Introducing Twilio Functions — Public Beta Now Open

Twilio Functions serverless computing
  • Write and run Twilio code without dealing with servers.
  • 10k free invocations every month—$0.0001/invocation after.
  • Now available to everyone in public beta.

Today, we’re excited to announce Twilio Functions, a serverless environment to build and run Twilio applications so you can get to production faster. Developers provide Twilio with Node.js code for handling their communication events, such as an incoming phone call, and Twilio executes this code on their behalf, ensuring a seamless communications experience.

In order to understand why we built Functions, let’s first look at how developers build apps without them.

How to send a Twilio SMS message without using Functions

The first step is to stand up a web server that instructs Twilio on what to do for a communication workflow. There are two reasons that Twilio was designed this way:

  1. Twilio communicates events to your software using webhooks. These events span the gamut from incoming SMS messages to new reservations in TaskRouter. Webhooks mean that you can build Twilio apps using any language or framework that you like, so long as it speaks HTTP.
  2. You must use credentials to authenticate to the REST API and to generate access tokens. The credentials and code need to operate in a secure environment.

Although this architecture works great for using webhooks securely, it does cause some problems. Having to stand up a public web server can create a lot of friction for people who just want to prototype a simple solution and test it with users before committing to building it out. Also, developers often run into internet – and HTTP – related issues (DNS blips, proxy configuration, caching behavior) that make it difficult to troubleshoot their Twilio applications. And finally, many customers face challenges with scaling. We’ve heard numerous stories about customers building awesome applications with Twilio, those applications becoming an overnight success, and their web infrastructure falling over due to the load.

We’ve designed Functions to solve these specific challenges. Using Functions, you can build production-ready Twilio applications that respond to Twilio events, mint Access Tokens, and invoke the REST API – all without needing to stand up or scale a web server.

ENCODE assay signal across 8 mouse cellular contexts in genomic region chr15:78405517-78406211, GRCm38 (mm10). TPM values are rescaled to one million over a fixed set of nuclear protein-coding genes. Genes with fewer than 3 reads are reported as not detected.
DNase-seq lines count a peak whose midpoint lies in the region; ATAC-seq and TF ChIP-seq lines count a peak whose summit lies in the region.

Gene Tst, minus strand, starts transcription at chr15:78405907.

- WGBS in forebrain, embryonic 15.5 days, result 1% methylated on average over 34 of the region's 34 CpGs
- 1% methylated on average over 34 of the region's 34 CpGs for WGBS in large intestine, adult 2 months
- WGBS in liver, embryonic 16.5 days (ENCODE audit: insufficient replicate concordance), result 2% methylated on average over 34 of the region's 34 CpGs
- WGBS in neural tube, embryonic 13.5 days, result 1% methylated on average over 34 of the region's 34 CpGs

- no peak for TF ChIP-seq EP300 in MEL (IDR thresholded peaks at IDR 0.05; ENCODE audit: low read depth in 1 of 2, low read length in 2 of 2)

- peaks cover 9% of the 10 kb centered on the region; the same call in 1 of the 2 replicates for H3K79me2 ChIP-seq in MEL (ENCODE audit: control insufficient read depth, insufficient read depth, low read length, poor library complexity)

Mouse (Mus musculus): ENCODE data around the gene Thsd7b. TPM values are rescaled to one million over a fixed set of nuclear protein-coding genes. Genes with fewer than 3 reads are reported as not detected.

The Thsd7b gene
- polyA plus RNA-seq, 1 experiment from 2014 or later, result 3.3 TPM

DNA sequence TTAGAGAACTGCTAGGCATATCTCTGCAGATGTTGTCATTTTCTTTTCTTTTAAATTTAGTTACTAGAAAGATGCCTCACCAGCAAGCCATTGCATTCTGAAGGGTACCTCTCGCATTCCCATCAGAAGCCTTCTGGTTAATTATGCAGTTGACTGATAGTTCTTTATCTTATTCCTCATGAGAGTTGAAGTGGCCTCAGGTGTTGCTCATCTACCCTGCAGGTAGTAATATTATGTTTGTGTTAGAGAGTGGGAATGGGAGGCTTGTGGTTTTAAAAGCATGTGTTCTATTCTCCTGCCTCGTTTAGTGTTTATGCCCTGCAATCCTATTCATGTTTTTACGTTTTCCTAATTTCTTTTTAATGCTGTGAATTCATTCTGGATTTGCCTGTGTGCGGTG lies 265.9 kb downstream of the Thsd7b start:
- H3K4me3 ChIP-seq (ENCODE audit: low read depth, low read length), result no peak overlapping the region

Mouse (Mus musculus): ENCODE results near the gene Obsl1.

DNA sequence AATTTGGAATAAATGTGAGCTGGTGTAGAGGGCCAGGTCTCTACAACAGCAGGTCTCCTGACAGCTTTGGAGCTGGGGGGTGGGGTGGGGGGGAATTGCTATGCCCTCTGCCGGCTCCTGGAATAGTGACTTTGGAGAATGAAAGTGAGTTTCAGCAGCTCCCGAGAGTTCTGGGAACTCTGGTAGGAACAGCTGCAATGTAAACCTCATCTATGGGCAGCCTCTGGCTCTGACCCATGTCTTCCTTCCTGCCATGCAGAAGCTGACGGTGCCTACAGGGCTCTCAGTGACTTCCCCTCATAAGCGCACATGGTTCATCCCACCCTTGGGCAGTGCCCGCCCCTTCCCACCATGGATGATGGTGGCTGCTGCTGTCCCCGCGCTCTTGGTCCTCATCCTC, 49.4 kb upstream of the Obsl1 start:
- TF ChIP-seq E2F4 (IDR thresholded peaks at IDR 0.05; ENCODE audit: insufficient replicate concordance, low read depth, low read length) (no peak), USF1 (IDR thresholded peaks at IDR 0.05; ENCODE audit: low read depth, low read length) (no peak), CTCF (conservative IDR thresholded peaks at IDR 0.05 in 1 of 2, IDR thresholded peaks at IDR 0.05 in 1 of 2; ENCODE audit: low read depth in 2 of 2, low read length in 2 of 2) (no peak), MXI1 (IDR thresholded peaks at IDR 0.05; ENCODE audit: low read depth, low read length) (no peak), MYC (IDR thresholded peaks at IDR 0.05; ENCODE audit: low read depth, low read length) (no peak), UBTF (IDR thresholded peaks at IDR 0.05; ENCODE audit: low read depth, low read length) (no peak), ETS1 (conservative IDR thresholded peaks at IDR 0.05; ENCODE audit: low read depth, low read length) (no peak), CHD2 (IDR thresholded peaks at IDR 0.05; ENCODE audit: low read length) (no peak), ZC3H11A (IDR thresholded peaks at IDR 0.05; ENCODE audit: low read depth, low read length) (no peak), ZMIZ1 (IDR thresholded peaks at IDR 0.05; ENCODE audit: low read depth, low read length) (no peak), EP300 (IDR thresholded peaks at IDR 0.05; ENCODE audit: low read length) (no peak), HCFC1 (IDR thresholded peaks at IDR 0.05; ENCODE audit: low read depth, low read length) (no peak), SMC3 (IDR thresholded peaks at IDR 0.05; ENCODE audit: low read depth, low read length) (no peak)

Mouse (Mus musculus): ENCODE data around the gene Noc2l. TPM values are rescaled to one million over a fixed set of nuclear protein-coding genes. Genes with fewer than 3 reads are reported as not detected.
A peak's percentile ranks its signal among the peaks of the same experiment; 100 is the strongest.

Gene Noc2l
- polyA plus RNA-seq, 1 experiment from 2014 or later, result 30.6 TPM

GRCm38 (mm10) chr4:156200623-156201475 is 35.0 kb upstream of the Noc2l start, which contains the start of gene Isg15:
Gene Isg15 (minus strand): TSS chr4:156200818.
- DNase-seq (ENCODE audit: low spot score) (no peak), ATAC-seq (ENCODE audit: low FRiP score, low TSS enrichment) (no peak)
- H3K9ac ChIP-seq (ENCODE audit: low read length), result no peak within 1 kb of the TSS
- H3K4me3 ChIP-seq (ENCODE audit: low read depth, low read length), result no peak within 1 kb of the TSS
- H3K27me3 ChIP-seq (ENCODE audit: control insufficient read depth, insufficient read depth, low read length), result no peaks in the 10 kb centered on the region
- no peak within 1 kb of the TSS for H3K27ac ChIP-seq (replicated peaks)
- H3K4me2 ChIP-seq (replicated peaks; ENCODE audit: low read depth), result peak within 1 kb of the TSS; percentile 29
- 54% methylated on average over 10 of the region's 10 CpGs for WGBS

Getting Started with Functions

Getting started is simple. First, visit the Functions section in the Twilio Console. You’ll see a list of your Functions as well as the ability to create a new one. When you create a new Function, you will be prompted to choose a Template to get started with.

Twilio Functions - choose a template

Templates are pre-written code and configuration that help you quickly build a Twilio application. There are currently several templates built-in to Functions that help you do everything from forwarding an incoming phone call to minting a Sync Access Token. For now, select the “Hello Voice” Template.

Now it’s time to build your Function. Make sure your Function has a descriptive name so you can reference it in other parts of the Twilio Console. For now, you can leave it as Hello Voice. Next, set the path for your Function. Every Twilio account is provisioned a unique domain to use with Functions. The combination of your unique domain and the path gives you a fully qualified URL that can be used to invoke your Function. You can set the path for this function to ‘/hello’. Since you used a Template, the code section has been pre-populated for you:

Twilio Function configuration

Functions are written in Node.js and executed in a v6.10 container. Every time your Function is invoked, three parameters are passed-in.

  1. context: variables passed in from your Function configuration such as credentials and environment variables.
  2. event: information about the specific invocation, such as HTTP parameters, that were passed-in.
  3. callback: the method you call to return from the Function.